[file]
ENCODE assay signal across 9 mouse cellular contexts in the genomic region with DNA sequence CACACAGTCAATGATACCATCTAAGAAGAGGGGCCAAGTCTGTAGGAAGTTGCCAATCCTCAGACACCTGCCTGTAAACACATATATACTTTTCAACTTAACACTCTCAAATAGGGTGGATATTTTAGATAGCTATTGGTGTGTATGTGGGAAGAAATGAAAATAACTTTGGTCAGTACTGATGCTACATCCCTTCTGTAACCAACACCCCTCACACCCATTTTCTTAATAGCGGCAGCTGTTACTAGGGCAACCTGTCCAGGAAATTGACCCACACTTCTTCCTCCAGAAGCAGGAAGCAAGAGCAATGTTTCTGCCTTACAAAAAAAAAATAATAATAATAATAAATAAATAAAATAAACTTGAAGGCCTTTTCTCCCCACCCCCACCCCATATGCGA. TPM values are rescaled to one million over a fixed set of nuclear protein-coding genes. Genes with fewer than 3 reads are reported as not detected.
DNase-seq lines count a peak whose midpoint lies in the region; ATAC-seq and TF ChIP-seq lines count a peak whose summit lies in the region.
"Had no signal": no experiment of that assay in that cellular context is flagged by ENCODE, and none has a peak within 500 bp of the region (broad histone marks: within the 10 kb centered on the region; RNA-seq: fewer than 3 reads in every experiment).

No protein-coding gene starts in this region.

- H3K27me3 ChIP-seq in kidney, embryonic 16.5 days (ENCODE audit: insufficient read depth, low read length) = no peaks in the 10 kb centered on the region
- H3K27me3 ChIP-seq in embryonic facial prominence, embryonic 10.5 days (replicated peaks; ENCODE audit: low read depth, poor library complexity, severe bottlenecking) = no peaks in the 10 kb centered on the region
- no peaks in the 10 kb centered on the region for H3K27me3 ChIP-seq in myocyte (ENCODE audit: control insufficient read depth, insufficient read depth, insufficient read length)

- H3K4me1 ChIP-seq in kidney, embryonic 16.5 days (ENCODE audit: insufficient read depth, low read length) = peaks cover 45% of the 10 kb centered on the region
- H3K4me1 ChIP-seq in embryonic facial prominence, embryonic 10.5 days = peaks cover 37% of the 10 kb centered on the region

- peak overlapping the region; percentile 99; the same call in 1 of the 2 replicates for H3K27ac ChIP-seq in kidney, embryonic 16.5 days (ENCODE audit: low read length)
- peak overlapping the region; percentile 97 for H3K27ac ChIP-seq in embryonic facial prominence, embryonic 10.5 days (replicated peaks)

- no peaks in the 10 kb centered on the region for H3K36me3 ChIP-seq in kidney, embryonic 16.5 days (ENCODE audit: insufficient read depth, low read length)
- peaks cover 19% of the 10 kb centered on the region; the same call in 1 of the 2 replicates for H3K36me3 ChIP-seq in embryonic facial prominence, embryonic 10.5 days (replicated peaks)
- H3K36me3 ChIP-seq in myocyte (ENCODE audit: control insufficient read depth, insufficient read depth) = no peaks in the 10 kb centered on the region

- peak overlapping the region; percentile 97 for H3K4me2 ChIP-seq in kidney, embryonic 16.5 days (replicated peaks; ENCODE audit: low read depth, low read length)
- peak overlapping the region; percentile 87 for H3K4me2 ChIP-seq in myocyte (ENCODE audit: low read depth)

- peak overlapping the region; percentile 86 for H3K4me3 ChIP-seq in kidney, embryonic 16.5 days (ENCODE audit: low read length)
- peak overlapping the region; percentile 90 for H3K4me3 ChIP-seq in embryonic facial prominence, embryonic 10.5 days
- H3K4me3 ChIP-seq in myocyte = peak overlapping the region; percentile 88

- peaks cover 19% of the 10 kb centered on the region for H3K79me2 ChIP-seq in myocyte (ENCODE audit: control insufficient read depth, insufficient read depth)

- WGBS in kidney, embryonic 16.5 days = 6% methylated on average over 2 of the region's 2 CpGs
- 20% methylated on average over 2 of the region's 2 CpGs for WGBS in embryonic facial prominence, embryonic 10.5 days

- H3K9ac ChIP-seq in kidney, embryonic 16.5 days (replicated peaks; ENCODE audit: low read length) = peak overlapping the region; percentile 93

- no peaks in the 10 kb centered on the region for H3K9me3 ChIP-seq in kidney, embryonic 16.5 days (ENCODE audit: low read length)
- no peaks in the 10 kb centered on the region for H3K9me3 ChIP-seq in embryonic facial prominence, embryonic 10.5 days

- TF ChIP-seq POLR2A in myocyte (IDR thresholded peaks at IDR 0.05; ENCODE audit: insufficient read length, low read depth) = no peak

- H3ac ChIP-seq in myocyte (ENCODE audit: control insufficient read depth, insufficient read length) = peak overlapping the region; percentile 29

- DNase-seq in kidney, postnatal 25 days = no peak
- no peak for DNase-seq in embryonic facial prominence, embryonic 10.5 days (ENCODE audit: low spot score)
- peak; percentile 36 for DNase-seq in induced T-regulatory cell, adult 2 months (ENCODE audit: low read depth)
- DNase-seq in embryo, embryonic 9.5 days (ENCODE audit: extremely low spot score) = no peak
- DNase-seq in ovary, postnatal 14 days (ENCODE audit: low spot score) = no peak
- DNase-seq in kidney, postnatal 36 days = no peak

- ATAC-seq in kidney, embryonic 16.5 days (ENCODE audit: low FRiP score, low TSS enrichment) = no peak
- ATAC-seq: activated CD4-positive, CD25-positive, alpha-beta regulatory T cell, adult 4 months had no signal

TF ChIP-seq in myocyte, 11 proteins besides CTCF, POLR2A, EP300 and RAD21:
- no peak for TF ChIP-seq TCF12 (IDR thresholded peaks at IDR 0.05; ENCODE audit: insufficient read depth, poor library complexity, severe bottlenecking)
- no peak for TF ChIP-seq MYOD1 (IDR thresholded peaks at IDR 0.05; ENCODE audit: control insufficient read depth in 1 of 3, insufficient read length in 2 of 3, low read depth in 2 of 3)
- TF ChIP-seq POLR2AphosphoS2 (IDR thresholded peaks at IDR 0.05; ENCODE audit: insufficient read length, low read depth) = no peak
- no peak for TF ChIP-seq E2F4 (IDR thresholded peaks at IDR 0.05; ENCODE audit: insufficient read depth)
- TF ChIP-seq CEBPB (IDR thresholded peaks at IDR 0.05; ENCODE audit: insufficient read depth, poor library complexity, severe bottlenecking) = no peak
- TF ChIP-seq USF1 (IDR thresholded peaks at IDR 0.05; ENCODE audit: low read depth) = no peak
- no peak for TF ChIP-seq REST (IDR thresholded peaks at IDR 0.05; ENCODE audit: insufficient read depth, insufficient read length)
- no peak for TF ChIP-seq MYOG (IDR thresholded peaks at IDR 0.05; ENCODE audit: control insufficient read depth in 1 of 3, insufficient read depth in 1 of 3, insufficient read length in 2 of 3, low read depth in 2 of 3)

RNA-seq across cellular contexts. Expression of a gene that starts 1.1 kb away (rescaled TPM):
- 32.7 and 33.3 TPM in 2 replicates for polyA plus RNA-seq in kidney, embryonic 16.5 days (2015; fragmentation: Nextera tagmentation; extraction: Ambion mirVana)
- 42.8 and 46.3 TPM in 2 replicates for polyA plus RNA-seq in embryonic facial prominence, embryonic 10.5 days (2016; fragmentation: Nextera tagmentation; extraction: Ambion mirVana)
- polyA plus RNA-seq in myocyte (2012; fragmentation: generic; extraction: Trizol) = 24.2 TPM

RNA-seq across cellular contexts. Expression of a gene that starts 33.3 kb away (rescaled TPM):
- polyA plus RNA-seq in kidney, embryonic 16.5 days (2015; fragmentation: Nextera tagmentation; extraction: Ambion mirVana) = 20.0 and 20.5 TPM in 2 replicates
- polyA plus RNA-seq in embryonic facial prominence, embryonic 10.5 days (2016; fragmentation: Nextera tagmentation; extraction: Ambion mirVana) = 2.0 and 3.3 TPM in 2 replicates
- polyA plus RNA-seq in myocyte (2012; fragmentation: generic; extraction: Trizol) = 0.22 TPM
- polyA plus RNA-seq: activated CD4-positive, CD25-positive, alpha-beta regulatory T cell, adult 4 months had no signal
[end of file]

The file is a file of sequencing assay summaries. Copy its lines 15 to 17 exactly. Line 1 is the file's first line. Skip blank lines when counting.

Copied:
- peak overlapping the region; percentile 97 for H3K4me2 ChIP-seq in kidney, embryonic 16.5 days (replicated peaks; ENCODE audit: low read depth, low read length)
- peak overlapping the region; percentile 87 for H3K4me2 ChIP-seq in myocyte (ENCODE audit: low read depth)

- peak overlapping the region; percentile 86 for H3K4me3 ChIP-seq in kidney, embryonic 16.5 days (ENCODE audit: low read length)